SHELTON HOTEL, NEW YORK CITY, N.Y., USA
( now the Marriott )
425 Lexington Avenue
Meher Baba stayed here in 1934
The Shelton Hotel in 1924, and the building today.
By CHRISTOPHER GRAY
Published: March 26, 2009
FEW skyscrapers were as admired in the 1920s as the Shelton Hotel, at Lexington Avenue and 49th Street, now the New York Marriott East Side. Critics agreed that its picturesque 35-story facade and unusual setback design pointed the way of the future for the skyscraper.
The Shelton, opened in 1924, was built by the architecturally ambitious developer James T. Lee, who was also responsible for two luxurious apartment houses: 998 Fifth Avenue of 1912 and 740 Park Avenue of 1930. He was the grandfather of Jacqueline Kennedy Onassis, born Jacqueline Lee Bouvier.
Mr. Lee’s vision was a 1,200-room bachelor hotel with club-type characteristics: a swimming pool, squash courts, billiard rooms, a solarium and an infirmary. The New York World in 1923 claimed that the Shelton would be the tallest residential building in the world.
The architect, Arthur Loomis Harmon, covered the mass with irregular yellowy-tan brick, roughened as if centuries old, and for details, drew from Romanesque, Byzantine, early Christian, Lombard and other styles. But critics were more impressed that it recalled “no definite architectural style of the past,” as the artist Hugh Ferriss put it in The Christian Science Monitor in 1923.
To those interested in architecture, however, the significance was its height and how it was used. The Shelton was one of the first buildings to take its form from a 1916 zoning law that required setbacks at certain heights to insure light and air to the street. That made it quite different from the tall boxy hotels designed before the zoning change, like the Hotel Pennsylvania, opposite Pennsylvania Station.
“A stately, breath-taking building,” said Helen Bullitt Lowry and William Carter Halbert in The New York Times in 1924. The critic Lewis Mumford, traditionally stingy with praise, called it “buoyant, mobile, serene, like a Zeppelin under a clear sky” in Commonweal magazine in 1926.
Visionary design has its limits, however, and Mr. Harmon’s interiors appear to have been little different from other giant hotels of the period: great paneled lounges, a dining room with a beamed ceiling and long groin-vaulted hallways. A third of the rooms had shared baths, which must have posed complications in late 1924, when the Shelton reversed its men-only policy.
A high gallery ran around the basement pool, which was decorated with polychromed tile. In 1926 the escape artist Harry Houdini was lowered to the bottom in an airtight coffinlike case, equipped with a telephone in case of trouble. He remained submerged for an hour and a half, stepping out fatigued but alive. He dismissed any suggestion of magic, saying that a positive attitude was the key. “Anyone can do it,” he told The Times.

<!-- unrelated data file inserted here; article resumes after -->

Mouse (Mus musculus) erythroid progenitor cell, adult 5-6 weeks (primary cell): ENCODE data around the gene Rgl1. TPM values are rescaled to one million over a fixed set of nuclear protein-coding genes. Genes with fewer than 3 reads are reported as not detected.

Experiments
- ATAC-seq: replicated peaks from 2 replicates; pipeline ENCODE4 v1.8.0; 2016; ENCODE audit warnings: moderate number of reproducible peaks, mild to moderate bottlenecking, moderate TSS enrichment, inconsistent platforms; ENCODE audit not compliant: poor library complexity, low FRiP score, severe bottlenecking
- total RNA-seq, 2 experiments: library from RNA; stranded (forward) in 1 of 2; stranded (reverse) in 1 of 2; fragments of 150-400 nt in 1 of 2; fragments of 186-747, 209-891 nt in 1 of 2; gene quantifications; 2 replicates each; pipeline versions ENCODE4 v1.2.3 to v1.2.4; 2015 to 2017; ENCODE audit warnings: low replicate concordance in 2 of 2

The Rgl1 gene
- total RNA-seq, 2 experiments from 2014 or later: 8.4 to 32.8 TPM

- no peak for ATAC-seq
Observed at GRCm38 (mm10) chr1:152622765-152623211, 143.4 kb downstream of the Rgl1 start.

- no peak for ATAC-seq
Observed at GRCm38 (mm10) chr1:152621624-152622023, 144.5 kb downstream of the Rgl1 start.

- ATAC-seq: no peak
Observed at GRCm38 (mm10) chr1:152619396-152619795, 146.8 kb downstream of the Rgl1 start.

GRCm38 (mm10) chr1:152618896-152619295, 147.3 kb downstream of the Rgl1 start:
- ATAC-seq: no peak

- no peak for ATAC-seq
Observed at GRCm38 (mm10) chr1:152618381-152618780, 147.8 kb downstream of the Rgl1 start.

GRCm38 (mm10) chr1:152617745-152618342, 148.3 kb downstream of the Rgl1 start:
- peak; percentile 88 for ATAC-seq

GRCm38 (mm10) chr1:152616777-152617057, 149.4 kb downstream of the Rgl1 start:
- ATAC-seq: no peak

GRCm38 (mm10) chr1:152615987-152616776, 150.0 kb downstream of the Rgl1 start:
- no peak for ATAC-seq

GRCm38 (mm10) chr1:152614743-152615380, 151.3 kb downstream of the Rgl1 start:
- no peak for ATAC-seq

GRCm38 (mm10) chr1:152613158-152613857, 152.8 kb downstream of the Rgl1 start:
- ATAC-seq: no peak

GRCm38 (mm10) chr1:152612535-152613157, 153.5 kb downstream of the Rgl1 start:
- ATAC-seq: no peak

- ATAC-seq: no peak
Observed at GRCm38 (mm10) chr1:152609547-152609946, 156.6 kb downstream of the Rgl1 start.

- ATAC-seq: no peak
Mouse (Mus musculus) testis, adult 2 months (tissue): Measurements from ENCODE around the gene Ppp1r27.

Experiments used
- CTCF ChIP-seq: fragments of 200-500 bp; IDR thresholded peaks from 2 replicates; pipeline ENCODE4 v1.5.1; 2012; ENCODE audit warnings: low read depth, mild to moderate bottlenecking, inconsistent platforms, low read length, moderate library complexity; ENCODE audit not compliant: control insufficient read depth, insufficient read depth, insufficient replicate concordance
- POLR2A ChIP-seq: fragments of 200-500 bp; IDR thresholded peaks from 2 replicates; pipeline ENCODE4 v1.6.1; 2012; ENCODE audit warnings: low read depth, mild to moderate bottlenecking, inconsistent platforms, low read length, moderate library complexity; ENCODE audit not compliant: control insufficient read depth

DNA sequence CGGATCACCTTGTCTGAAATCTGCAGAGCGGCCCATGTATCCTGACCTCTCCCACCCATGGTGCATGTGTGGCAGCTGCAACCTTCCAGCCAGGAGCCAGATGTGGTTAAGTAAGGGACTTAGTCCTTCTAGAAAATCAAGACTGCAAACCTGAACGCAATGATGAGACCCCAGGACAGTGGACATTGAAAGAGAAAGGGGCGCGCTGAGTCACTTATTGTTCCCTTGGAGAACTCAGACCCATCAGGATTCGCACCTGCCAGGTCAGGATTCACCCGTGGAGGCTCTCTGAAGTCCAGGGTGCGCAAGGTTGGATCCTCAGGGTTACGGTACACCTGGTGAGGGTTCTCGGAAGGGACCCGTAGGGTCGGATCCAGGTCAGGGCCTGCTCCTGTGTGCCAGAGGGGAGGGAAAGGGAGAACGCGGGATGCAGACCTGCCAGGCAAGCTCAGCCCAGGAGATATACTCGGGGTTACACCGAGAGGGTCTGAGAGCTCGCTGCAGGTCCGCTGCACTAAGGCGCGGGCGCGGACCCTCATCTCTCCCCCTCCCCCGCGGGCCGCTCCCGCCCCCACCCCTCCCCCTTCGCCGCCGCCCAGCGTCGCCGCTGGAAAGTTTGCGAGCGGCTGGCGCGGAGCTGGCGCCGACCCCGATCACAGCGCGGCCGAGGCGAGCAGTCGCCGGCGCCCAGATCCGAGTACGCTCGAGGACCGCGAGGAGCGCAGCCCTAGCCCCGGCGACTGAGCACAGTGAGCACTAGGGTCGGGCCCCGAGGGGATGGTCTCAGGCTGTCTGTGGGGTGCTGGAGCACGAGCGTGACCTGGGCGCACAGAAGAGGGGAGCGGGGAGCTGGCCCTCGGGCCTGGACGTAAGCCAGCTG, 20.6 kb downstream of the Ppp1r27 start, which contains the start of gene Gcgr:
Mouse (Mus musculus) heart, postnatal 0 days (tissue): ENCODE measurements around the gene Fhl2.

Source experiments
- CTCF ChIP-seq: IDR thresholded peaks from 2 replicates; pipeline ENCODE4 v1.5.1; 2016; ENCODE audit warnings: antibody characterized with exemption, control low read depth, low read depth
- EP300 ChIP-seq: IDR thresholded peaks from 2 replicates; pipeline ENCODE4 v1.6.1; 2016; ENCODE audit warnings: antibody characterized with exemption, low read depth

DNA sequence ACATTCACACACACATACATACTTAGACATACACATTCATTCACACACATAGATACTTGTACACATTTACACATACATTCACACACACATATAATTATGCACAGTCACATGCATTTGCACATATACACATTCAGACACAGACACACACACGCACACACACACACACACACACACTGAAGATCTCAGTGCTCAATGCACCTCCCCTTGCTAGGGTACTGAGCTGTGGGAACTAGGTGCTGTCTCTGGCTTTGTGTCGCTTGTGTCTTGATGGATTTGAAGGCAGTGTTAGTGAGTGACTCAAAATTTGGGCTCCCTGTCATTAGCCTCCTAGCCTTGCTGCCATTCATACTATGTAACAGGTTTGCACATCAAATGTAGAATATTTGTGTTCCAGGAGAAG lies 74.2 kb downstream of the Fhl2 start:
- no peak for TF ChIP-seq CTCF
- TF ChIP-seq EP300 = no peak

The painter Georgia O’Keeffe and the photographer Alfred Stieglitz lived there for several years, taking the hotel as both a subject and as a vantage point from which to paint and photograph the city.
Gradually the Shelton and other hotels on this section of Lexington Avenue slipped into a sort of half-light, serviceable but worn. By 1974, when the Shelton was down to 11 permanent residents, it appeared doomed by a new 44-story office building that was to cover the entire block.
The project did not go ahead and the hotel interiors received rough treatment over time. There was very little left by 1990, when Marriott took over operation; the building is owned by Morgan Stanley.
Michael McMahon, a Marriott spokesman, said Morgan Stanley invested $25 million in room renovations in 2007. “We’ve got great room product now,” he said.
The architecture and engineering firm Superstructures has a major campaign of exterior repairs under way. Richard Moses, the architect in charge of the project, says that Mr. Harmon’s high-up details, including heads, masks, griffins and gargoyles, are generally intact, although several that have been particularly beaten up by the elements have been replaced.
Mr. Moses said that Mr. Harmon made the walls lean in slightly, to give the Shelton a greater solidity. The effect, barely perceptible high up, is evident at ground level.
The Marriott East Side is down to 646 rooms, and the original interior of the 1924 hotel is down to fragments, like the stair hall to the right of the main lobby. The squash courts are gone; in their place is an exercise room on the 35th floor with spectacular views all the way round. The hotel has named rooms after Mr. Harmon, Mr. Stieglitz and Miss O’Keeffe.
Swimming ended years ago, and the space has been split horizontally into three levels. But there is a hint of Houdini in the subbasement: the original tiled pool ladder at the corner where he was submerged is intact.
James T. Lee continued with his development projects, which included a collaboration on assembling the site for the Chase Manhattan Plaza Building at Pine and William Streets, built in 1961. He died in 1968.
The Shelton has pretty much disappeared today amid a forest of even taller buildings, and it is hard to imagine the excitement it created in its time.